China’s iPhone Restrictions Push Apple Toward $200 Billion Loss in 48 Hours

Apple Inc. faced a significant decline in its share value on Thursday, with losses potentially erasing $200 billion of market capitalization over just two days. The drop was triggered by China’s plans to extend its ban on the use of iPhones to government-affiliated agencies and state-owned enterprises.

Based in Cupertino, California, Apple saw its shares plummet by as much as 5.1%, resulting in a cumulative 6.8% decline over a two-day period. This decline had a ripple effect across major US equity indexes, contributing to a broader market downturn exacerbated by various issues in China.

China, as the world’s second-largest economy, has been grappling with an ongoing crisis in its real estate market, which has threatened demand for a wide range of products, from commodities to consumer electronics. Apple’s significant presence in China, both as its largest foreign market and a key global production hub, makes it particularly susceptible to such economic fluctuations.

Compounding Apple’s challenges are rising US Treasury yields, driven by concerns that the Federal Reserve may need to take more aggressive action against inflation due to the resilience of the US economy.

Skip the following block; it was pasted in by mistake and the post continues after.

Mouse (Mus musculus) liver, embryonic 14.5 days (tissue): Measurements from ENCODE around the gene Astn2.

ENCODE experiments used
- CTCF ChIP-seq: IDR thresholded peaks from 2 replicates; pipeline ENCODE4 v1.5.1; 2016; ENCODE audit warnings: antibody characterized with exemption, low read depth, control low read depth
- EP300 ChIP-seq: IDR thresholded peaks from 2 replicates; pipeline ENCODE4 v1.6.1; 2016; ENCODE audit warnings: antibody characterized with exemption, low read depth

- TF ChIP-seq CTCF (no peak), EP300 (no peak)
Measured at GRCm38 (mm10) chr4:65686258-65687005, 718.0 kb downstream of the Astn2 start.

This news has reverberated throughout financial markets, leading investors to sell off not only Apple shares but also a range of assets, including semiconductor stocks and large-cap technology companies, as well as US-listed Chinese equities.

Edward Moya, a senior market analyst at OANDA, pointed out, “The Nasdaq is sinking as one bad Apple spoils a bunch of mega-cap tech stocks.” He emphasized Apple’s strong reliance on China for its growth story and suggested that an intensification of Beijing’s crackdown could spell trouble not only for Apple but also for other mega-cap tech firms with significant exposure to China.

The tech-heavy Nasdaq 100 Index saw a 1% decline, while the Philadelphia Semiconductor Index, which includes several Apple suppliers, dropped 2.5% on Thursday.

Interestingly, Bank of America Corp. analyst Wamsi Mohan noted the timing of the potential ban, which coincided with the recent launch of Huawei Technologies Co.’s high-end 5G-capable smartphone. An analysis conducted by TechInsights for Bloomberg News revealed that Huawei’s Mate 60 Pro is powered by Semiconductor Manufacturing International Corp.’s 7nm chips, indicating China’s progress in circumventing US efforts to contain its technological rise.

Should Beijing proceed with the ban, it could have far-reaching implications for various other US technology companies that depend on sales and production in China. Apple suppliers around the world saw their stocks decline on Thursday, as multiple reports confirmed China’s latest restrictions.

However, some bullish analysts, like Daniel Ives of Wedbush Securities, believe that the impact of a potential “iPhone ban is way overblown.” Ives, who maintains an overweight rating on Apple’s stock, argued that it would affect fewer than 500,000 iPhones out of the approximately 45 million he expects to be sold in China over the next year. He also noted Apple’s substantial market share gains in the Chinese smartphone market despite the current challenges.